A few days ago the world had their eyes focused on New York City, where the biennial GMAC Test Prep Summit was held. Okay, so maybe the whole world wasn’t watching, but we at Bell Curves were, as were a great many others in the test prep community. Over ten hours, attendees were treated to a wealth of information (some new, some not) from GMAC, the company that develops the GMAT.
Presentation topics included world-wide GMAT testing volume and new developments for the test and its administration (by the end of 2009 every test center will require you to use the vein patterns in your palm as identification – and no, I’m not kidding, it’s called ‘Palm Vein Recognition’).
Also discussed were candidate demographics and the role of the GMAT in admissions. While all this stuff was interesting, of more import were the discussions about GMAT psychometrics, particularly test preparation and computer adaptive testing. Here are a few things you’ll probably want to know if you’re thinking about taking the GMAT:
Prep, Prep, Prep – most of us know we’re better off if we spend some time preparing for the GMAT before taking it. It is a vital part of your admissions application, and people who prepare score better than people who don’t. The statistics GMAC presented bear this out. Amazingly, almost one-third of all test-takers spend less than 20 hours preparing, and it should be no surprise that almost 60% of these people scored below 600. On the flip side, 64% of people who spent 101 or more hours preparing scored above a 600. The mean amount of prep time for those who scored between 650 and 690 was 114 hours. The lesson, as always: preparation usually equates to success and time on task matters.
True or False 1: The Test ISN’T Front-loaded. This one’s tricky, but ultimately deceptive. GMAC took pains to say all questions count and that it’s a myth that test-takers should spend the most time on the first 10 questions. Of course it’s true that all questions count, but GMAC’s own graphics and data indicate that some questions count more than others. We agree that people shouldn’t spend most of their time on the first 10 questions. But we also advise that people spend, on average, a little more time on those first 10 or so questions and a little less time on later questions. Of utmost importance is developing a personal pacing plan that has been honed through preparation.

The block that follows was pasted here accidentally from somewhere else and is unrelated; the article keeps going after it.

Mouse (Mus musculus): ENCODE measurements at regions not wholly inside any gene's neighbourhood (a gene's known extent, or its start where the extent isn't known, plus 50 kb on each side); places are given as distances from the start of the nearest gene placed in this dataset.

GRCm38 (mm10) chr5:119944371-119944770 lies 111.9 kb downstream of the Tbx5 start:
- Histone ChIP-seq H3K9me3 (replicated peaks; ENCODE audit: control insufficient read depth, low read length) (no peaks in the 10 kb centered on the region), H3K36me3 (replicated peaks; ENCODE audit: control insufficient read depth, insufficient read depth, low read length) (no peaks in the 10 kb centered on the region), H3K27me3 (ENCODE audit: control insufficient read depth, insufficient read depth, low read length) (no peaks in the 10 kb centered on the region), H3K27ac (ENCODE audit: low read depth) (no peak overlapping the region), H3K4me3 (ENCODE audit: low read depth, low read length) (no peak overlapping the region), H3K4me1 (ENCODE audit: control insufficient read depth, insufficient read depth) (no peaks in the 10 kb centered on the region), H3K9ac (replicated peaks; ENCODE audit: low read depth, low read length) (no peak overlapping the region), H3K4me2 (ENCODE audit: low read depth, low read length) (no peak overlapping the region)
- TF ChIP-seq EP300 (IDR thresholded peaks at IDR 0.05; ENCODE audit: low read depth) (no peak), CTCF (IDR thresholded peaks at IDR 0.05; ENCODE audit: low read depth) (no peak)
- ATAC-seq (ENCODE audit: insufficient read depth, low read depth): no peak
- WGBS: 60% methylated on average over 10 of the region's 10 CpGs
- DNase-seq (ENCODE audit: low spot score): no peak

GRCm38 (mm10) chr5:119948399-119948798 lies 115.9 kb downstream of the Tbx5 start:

1. Start strong but don’t overdo it.
2.–Think in blocks not individual questions.
3.-Have a plan.
True or False 2: There is a penalty for not completing a section on the GMAT. This one is out-and-out true. Everyone should be aware that not completing either the Verbal or Quant section of the test will result in a significant decrease in your score (as much as 15 percentile points in some cases). What this means is that, as we advise all our students, your pacing plan and practice tests should always include a couple minutes at the end of each section to give an answer for any remaining questions you don’t have time to do.
There was a ton of other information presented (as well as whispers of the new GMAT coming in 2013), which we’ll bring to you in the coming weeks here at the blog. One last tidbit though: if you live in an out-of-the-way place far from a Pearson VUE testing center, look into the GMAT Mobile Test Center schedule, as the mobile testing bus may be rolling through a town near you sometime in the near future. That’s it for now.We’ll be back with more soon.